Grant TypeDissertation Fieldwork Grant
Institutional AffiliationTexas, Austin, U. of
Grant numberGr. 10040
Approve DateAugust 26, 2020
Project TitleYousfi, Kenza (Texas, Austin, U. of) "Along the Conveyor Belt: Phosphates Extraction, Walls, and Infrastructure in the Western Sahara"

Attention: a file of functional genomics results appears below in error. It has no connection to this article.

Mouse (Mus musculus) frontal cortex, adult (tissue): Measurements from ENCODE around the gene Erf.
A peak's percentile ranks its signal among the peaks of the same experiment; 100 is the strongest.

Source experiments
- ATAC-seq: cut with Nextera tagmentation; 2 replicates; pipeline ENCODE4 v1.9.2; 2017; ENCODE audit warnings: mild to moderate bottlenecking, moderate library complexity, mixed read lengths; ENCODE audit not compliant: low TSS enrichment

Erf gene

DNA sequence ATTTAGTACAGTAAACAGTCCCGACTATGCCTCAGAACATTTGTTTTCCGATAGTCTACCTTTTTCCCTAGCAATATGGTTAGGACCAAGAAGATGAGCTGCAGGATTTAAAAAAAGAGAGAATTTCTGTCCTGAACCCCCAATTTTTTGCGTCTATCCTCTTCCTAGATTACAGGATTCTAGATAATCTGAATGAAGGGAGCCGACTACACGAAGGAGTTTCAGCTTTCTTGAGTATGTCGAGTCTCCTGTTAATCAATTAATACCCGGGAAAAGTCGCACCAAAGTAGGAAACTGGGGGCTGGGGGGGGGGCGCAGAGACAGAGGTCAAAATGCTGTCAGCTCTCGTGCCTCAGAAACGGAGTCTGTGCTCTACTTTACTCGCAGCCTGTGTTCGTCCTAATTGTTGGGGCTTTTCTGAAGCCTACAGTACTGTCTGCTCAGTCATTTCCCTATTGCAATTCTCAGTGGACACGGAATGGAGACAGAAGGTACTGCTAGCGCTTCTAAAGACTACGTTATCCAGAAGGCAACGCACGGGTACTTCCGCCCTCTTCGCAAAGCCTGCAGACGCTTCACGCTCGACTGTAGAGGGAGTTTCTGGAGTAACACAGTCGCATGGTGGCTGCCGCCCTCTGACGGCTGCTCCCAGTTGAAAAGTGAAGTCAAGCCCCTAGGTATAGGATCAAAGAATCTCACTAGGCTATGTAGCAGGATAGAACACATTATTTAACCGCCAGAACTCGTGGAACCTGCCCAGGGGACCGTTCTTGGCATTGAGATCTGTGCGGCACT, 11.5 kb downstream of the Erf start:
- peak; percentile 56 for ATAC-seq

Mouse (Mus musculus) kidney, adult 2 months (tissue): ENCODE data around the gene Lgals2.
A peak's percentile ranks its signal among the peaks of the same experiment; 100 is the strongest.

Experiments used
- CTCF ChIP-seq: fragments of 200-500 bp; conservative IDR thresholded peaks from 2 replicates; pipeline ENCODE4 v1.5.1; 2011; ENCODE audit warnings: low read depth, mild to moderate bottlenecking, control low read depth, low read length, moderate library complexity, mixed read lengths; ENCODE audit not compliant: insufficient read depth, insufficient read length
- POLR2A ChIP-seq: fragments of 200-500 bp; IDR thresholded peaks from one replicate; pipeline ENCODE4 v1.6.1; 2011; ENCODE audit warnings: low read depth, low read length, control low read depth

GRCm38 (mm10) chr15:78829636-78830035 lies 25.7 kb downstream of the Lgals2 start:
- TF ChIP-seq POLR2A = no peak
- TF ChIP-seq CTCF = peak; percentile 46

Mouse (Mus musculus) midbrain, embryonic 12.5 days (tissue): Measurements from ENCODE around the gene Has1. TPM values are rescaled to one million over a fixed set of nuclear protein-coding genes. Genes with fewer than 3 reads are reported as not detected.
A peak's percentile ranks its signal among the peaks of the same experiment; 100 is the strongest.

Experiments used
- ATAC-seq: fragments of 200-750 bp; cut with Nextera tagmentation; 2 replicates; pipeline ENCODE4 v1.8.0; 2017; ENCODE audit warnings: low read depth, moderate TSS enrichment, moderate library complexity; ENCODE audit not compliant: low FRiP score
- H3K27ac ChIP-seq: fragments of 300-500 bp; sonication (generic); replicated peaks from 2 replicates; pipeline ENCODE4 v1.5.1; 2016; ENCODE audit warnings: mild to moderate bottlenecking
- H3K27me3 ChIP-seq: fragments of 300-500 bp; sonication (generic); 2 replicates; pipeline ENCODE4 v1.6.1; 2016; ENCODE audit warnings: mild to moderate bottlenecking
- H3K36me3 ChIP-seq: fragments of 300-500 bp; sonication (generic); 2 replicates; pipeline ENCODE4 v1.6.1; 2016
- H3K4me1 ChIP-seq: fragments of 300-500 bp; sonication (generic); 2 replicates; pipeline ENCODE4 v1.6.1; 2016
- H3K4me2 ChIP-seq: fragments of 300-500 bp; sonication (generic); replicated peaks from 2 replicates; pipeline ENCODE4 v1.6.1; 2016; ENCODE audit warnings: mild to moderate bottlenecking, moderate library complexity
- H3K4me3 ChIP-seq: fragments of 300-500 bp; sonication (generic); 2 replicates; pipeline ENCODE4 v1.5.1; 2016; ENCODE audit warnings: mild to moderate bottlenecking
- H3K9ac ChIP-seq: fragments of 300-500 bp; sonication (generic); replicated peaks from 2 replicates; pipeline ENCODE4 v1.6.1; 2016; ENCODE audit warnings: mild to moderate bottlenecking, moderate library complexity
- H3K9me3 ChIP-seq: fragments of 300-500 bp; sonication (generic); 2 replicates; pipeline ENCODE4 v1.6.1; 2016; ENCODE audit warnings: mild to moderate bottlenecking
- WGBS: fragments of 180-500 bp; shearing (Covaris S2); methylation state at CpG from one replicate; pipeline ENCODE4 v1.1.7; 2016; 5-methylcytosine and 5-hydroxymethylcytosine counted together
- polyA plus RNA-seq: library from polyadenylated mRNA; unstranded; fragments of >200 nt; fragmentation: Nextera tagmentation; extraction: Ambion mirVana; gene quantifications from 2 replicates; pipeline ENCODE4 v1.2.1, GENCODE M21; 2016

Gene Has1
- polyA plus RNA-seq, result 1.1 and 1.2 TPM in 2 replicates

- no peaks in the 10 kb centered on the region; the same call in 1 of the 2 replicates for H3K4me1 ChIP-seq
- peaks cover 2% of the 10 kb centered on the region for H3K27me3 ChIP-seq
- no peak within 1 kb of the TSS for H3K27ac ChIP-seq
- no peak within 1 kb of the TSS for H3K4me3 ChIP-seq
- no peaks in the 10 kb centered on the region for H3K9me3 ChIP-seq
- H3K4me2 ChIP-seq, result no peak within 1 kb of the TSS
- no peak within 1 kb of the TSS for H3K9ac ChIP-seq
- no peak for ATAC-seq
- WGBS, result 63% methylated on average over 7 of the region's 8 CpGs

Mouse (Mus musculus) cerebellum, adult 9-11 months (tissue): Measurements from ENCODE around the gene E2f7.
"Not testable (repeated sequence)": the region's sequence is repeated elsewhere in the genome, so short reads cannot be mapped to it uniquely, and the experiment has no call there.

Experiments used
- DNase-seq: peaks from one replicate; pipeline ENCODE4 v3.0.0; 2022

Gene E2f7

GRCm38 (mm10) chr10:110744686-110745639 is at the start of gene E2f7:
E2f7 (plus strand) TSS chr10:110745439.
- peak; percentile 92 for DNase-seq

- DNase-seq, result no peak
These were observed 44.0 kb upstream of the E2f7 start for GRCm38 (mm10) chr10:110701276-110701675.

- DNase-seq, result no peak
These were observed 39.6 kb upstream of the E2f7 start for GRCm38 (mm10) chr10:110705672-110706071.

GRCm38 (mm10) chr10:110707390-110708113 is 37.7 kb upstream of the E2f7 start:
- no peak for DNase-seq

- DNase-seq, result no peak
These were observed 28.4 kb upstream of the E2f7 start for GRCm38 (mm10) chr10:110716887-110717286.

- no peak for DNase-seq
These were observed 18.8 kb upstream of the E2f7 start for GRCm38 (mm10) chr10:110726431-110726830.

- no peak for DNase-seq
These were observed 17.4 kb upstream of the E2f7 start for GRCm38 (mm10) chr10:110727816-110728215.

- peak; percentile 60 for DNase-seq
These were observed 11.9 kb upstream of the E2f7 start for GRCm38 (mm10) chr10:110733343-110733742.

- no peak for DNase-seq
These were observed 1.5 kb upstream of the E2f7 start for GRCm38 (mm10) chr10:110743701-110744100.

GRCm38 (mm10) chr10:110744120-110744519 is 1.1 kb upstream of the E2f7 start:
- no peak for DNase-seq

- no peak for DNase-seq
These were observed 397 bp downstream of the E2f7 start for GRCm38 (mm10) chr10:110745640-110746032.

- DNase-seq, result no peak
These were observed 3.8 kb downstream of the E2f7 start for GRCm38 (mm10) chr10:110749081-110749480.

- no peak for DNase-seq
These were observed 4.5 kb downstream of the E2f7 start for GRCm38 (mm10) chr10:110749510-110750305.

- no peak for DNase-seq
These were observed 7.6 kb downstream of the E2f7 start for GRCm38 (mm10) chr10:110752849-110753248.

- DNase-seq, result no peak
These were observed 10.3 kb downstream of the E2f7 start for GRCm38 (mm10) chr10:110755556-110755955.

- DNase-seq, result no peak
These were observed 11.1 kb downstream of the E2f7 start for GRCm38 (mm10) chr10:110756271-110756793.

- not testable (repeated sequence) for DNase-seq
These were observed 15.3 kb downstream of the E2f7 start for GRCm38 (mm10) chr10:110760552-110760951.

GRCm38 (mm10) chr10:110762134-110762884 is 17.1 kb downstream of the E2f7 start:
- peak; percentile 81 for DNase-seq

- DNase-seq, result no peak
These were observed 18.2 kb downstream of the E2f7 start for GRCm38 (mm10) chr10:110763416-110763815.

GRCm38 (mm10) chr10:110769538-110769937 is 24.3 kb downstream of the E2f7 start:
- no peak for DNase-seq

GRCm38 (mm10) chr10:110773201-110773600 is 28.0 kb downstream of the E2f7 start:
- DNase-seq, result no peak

KENZA YOUSFI, then a graduate student at University of Texas, Austin, Texas, was awarded a grant in June 2020 to aid research on “Along the Conveyor Belt: Phosphates Extraction, Walls, and Infrastructure in the Western Sahara,” supervised by Dr. Jason Cons. The world’s longest conveyor belt transporting phosphates has shaped the long history of national liberation and insurgency in the Western Sahara. This project investigates the extractive assemblage of vital phosphates infrastructure, labor policies, and colonial environmental imaginations. This archival research situates contemporary ethnographic exploration of how Saharawis relate and make phosphates infrastructure a site of everyday hangout, insurgency, and political rebellion. From archival materials collected from various Spanish archives from 1940-1976, the project traced the colonial tension around the impossibility of mastering an infrastructure erected in a moving desert landscape. The failed colonial attempts to deploy scientific, technical, and military measures to fixate the extractive infrastructure into the landscape led to precise territorial control, relationships with indigenous communities, and connection between land and sea. These projects shaped the living conditions, labor practices, and movements of the people working toward extracting and transporting phosphates. Saharawis lived, labored, and moved in this extractive assemblage through three intimately linked sites: the mining site, the port, and the conveyor belt. These sites shaped not only the colonial resource profitability but also the Saharawi insurgency’s political discourse. The extractive assemblage traced from a historical lens demonstrates that liberation movements were not merely a domino effect but shaped as much by material realities that often culminated around infrastructure.